Rivian IPO: How does RIVN’s first week compare to TSLA’s?

Electric vehicle charging
Matt Weller
By :  ,  Head of Market Research

By definition, it’s not every day or even every year (heck, it’s barely every decade) that you see the biggest IPO in nine years.

As my colleague Ben Lobel noted in his initial pre-IPO article, Rivian Automotive (RIVN) raised nearly $12B based on its official IPO price of $78/share, the largest amount raised since Facebook’s (FB) $16B in 2012. While this figure is staggering, Rivian may nonetheless have left billions on the table based on the first week’s price action!

As the 15-min chart below shows, RIVN’s first trades went off near $107, and the stock has surged from there, closing yesterday’s trade above $172, up more than 120% from the $78 IPO price!

rivndailychart11172021

Source: StoneX, TradingView

How does Rivian’s first week of trading compare to rival Tesla’s?

To answer the above question in a word: Favorably.

Elon Musk’s EV behemoth is the paragon that all the nascent EV startups seek to emulate, and based on its first week of trade, RIVN is ahead of the pace. Turning our calendars back to June 2010, Tesla Motors priced its IPO at a (split-adjusted) $3.40 per share, saw an IPO-day spike to nearly $5, then faded throughout the rest of its first week to close at $3.22, below its IPO price. Of course, that ultimately marked essentially the lowest price that TSLA shares ever saw, but if we’re looking at first-week performance only, RIVN is dramatically outperforming TSLA.

Rivian’s first-week surge in context: What does it mean for markets and the global auto industry?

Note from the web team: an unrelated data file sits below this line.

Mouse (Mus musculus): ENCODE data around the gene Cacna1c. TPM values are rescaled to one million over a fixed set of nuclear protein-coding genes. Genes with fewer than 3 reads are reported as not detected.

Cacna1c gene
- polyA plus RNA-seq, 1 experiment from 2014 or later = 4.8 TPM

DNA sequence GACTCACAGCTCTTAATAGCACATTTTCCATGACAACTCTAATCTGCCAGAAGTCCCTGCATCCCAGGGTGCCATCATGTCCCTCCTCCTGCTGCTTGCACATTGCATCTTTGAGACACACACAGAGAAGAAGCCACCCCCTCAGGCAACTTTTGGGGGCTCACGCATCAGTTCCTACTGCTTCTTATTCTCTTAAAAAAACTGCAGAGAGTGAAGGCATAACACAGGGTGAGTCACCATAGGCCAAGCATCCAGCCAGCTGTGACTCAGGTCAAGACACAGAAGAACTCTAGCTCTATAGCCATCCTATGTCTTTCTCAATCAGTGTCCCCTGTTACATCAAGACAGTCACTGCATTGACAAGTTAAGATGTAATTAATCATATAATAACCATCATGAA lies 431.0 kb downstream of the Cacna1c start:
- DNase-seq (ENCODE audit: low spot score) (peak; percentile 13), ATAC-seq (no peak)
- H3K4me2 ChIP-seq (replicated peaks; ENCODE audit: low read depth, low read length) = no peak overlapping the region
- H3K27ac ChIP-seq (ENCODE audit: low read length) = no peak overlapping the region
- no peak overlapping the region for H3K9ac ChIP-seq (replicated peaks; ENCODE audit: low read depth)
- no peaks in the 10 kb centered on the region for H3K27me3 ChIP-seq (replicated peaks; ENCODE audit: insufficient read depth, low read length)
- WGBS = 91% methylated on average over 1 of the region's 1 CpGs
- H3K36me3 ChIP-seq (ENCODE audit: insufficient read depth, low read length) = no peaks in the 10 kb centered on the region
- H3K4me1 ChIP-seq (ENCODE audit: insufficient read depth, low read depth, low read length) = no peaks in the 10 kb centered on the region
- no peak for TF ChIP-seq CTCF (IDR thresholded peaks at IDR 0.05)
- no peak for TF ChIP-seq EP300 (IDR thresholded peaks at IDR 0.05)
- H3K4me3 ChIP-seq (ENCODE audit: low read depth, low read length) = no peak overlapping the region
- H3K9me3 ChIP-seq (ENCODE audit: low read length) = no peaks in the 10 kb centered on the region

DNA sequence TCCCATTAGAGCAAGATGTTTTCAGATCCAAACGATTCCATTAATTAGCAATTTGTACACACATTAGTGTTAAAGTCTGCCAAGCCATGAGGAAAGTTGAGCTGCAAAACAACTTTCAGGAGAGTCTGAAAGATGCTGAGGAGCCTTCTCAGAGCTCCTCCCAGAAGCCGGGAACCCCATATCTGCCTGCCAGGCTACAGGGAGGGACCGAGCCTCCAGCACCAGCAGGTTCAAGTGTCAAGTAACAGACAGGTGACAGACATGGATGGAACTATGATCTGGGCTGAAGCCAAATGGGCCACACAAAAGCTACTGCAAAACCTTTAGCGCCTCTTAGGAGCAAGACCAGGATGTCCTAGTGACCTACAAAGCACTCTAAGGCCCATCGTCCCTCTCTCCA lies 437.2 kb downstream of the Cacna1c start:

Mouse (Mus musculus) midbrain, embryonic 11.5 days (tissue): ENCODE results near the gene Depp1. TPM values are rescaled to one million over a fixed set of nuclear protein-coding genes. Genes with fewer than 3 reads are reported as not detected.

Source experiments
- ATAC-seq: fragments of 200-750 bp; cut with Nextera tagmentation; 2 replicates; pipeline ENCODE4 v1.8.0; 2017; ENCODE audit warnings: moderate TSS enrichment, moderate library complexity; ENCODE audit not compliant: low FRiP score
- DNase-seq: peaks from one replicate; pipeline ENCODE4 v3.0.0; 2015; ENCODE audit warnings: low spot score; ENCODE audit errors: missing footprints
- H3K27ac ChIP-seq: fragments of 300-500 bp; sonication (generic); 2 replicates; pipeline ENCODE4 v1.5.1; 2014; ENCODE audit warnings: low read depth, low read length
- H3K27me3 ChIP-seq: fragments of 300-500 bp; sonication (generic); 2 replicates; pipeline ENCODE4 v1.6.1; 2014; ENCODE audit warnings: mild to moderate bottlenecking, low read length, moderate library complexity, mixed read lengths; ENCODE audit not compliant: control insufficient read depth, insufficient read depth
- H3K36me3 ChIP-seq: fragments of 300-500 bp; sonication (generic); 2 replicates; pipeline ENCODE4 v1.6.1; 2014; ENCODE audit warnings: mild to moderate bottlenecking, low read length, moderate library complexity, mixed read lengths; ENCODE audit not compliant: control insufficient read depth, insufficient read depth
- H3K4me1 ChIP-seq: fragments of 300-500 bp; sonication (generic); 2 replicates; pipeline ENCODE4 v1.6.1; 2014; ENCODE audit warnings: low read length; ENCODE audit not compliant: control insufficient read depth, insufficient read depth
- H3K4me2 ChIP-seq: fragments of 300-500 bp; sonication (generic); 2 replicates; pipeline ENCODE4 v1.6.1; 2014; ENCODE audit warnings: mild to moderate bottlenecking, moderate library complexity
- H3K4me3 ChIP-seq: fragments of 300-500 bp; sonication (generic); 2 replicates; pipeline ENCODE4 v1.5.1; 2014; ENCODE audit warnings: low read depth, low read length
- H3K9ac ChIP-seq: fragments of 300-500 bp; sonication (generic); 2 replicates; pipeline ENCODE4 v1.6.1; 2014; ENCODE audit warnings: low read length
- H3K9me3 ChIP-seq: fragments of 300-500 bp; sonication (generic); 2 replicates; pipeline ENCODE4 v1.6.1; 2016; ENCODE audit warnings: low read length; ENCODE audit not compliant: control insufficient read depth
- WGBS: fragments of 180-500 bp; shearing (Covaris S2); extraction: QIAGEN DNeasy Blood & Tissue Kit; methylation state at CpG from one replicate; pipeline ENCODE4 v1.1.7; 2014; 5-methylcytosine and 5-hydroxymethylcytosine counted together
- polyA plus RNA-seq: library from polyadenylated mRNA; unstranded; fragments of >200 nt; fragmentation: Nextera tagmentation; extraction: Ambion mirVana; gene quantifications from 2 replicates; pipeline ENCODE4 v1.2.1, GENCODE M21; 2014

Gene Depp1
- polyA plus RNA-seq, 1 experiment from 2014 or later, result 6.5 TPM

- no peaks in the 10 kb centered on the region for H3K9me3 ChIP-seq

As we’ve seen throughout the last couple of years, RIVN’s IPO reinforces that traders’ demand for fast-growing companies in innovative industries is insatiable, regardless of whether they’re currently profitable, and the recent bout of higher inflation is doing little to dampen that appetite.

The more interesting questions raised by the IPO related to the global automobile market. Looking at the market capitalizations of the 10 largest global auto companies, a clear trend emerges (EV-only manufacturers in italics):

  1. Tesla Motors: $1,089B
  2. Toyota: $259B
  3. Volkswagen: $136B
  4. BYD: $133B
  5. Rivian: $125B
  6. Daimler: $108B
  7. General Motors: $92B
  8. Lucid Motors: $87B
  9. Ford: $78B
  10. Great Wall Motors: $70B

For reference, electric vehicles accounted for just 2.6% of the global auto market in 2020. In other words, with four EV-focused automakers in the Top 10 (and 3 in the Top 5!), it’s clear that EV manufacturers are punching way above their weight. In essence, it appears that traders are essentially valuing the gas-powered segments of incumbent automakers at zero and viewing the global vehicle market as purely a race to produce EVs at scale.

The biggest risk to this perspective is that manufacturing intricate machines like modern vehicles at scale is unfathomably complex, and current market valuations are suggesting that young upstart EV manufacturers like Rivian and Lucid will be able to scale up to mass production smoothly, or at least more quickly than legacy automakers with decades (in some cases more than a century’s worth) of experience can retool to producing primarily EVs.

It remains to be seen whether that will ultimately be the case, but after Rivian’s impressive first week, it’s critical for traders to understand the narratives and competitive dynamics at play in the broader industry.

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Related tags: Tesla Motors IPO Tech

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